Standards body warned SMS 2FA is insecure and nobody listened • The Register
The US National Institute of Standards and Technology’s (NIST) advice that SMS is a poor way to deliver two factor authentication is having little impact, according to Duo Security.
Last July NIST declared that sending one-time passwords to mobile phones was insecure.
The organisation wrote in its advisory that the likelihood of interception makes TXT unreliable.
“Due to the risk that SMS messages or voice calls may be intercepted or redirected, implementers of new systems should carefully consider alternative authenticators,” NIST wrote at the time.
“Out-of-band authentication using [SMS or voice] is deprecated, and is being considered for removal in future editions of this guideline.”
NIST stated organisations using SMS for two factor authentication must verify that the supplied number is not associated with a voice-over-IP service.
But scores of organisations use SMS for verification. Google offers it as a fall-back service in place of secure mechanism like its Authenticator app and hardware dongles, as do Twitter, Facebook, and scores more.
Duo Security’s Mayank Saha says the statement has had virtually no impact some six months after its announcement according statistics about the use of SMS among its clients.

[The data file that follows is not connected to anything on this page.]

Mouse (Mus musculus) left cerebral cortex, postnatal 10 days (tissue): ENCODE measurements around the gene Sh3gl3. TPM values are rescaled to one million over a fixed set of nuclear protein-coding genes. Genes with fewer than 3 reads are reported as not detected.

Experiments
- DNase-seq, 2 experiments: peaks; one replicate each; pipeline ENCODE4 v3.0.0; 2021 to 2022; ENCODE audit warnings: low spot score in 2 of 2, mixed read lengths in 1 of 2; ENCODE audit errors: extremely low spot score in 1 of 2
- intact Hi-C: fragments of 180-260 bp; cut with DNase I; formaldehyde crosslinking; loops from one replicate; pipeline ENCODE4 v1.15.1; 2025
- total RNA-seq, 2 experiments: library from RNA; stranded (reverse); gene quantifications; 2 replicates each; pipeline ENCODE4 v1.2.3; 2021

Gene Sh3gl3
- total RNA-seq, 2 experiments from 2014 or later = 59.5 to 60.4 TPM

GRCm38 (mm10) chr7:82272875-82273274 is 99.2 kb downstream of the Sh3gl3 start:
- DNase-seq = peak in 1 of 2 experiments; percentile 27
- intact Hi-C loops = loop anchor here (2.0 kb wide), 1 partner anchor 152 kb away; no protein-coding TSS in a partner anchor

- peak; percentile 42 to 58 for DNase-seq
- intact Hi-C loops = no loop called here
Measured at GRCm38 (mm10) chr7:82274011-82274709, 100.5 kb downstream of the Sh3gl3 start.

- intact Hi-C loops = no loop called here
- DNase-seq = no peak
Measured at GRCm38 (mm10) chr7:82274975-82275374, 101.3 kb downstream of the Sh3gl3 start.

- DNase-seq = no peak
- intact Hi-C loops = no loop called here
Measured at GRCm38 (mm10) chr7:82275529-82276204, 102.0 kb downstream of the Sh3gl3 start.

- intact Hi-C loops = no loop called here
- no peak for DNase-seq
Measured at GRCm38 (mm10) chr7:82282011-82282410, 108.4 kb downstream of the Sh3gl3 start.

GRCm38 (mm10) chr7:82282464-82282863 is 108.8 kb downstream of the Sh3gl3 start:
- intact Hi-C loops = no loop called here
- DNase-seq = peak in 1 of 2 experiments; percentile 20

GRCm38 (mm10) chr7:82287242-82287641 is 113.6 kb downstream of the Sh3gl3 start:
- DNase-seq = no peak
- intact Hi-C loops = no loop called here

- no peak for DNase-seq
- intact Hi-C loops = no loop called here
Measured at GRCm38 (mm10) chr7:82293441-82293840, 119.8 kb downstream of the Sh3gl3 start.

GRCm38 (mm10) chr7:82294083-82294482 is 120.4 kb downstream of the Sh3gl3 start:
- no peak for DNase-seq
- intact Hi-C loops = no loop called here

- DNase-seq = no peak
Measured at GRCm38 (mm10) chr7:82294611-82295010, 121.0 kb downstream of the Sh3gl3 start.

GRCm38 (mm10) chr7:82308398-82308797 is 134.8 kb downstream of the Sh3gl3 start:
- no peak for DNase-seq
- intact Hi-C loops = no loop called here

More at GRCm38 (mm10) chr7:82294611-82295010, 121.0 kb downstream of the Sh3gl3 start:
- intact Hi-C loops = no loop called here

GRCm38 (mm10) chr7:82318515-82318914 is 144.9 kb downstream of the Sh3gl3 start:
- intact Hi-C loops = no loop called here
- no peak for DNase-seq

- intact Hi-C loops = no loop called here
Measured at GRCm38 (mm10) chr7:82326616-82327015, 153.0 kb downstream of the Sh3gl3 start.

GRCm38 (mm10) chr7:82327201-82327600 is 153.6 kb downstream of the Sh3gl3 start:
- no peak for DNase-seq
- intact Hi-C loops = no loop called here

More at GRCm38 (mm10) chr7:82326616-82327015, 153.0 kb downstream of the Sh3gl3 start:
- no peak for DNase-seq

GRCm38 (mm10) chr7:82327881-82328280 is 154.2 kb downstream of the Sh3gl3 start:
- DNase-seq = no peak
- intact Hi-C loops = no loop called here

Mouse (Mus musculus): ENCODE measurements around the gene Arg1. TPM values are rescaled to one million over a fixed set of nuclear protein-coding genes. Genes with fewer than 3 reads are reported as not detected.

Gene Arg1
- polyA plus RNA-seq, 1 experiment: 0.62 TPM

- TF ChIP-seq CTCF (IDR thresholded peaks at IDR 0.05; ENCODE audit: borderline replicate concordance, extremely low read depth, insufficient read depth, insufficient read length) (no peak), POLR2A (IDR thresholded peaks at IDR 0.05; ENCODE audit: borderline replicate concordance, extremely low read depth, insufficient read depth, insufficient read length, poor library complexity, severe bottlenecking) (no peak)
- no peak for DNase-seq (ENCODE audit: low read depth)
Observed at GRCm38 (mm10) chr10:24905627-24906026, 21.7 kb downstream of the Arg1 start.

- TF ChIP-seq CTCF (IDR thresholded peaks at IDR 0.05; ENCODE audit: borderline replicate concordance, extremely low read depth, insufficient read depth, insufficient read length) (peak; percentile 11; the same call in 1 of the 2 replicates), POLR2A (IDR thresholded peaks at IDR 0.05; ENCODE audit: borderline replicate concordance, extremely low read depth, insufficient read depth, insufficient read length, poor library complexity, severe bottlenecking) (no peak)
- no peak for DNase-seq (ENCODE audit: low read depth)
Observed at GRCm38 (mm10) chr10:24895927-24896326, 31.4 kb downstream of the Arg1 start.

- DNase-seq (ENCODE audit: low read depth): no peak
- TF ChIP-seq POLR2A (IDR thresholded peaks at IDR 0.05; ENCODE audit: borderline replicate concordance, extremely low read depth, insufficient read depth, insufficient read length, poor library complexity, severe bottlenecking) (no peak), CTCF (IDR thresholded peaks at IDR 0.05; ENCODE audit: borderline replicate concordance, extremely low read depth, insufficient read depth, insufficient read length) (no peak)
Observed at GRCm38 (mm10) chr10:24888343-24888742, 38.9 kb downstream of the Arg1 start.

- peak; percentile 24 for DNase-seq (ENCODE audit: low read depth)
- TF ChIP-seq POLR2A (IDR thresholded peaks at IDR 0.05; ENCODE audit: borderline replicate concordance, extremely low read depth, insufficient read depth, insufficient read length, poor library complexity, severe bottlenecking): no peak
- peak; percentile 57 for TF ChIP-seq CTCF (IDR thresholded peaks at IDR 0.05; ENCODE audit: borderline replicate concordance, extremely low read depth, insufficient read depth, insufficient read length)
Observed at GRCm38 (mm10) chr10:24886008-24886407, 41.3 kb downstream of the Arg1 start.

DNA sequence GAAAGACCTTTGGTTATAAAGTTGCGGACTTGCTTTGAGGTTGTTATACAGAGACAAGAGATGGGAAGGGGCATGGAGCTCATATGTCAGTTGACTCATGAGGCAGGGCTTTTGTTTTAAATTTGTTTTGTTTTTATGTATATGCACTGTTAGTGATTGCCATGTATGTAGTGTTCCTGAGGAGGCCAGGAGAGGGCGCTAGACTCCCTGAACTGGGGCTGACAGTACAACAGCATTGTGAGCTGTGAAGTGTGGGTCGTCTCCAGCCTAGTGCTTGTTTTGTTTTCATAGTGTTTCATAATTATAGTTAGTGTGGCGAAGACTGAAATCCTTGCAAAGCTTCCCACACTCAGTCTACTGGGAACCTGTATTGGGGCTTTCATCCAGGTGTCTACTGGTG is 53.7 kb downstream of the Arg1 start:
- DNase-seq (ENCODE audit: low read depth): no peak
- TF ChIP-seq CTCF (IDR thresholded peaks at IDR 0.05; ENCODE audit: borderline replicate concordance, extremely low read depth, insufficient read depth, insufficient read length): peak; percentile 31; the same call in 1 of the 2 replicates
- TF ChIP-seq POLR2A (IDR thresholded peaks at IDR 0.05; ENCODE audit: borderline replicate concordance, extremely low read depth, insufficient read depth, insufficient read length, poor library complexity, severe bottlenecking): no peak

The firm’s customers include NASA, Facebook, Toyota, and Etsy, plus organisations in the government, health, and education sectors.
“Prior to the declaration, we were seeing roughly six to eight percent of two factor traffic in use with our service via the SMS method … after the announcement was made we’ve seen a similar percentage,” Saha says.
“There is a notable lack of significant change to the rate of decline after the release of the revised NIST guidelines.”
Saha says SMS has this year slowly fallen out of favour with clients but that the NIST advice did nothing to accelerate that rate.
He says push-based authentication which NIST recommends and Google deployed in June is more user friendly and secure than SMS, as are U2F dongles which require users to insert USB sticks into logging in devices. Google also uses the latter login mechanism and plugged it in a recent study Security Keys: Practical Cryptographic Second Factors for the Modern Web.
SMS authentication is the most universal and arguably useable method of two factor login, primarily because it requires only a phone bearing the right SIM card.
It is easy to subvert, however; attackers with basic target information can easily trick phone companies into porting numbers after passing identity checks. This has been used by fraudsters to ensure banks’ transfer warning SMS never reach victims.
The NIST guidance comes some four years after Australia’s private sector Communications Alliance lobby group ruled SMS as unsafe for two factor authentication.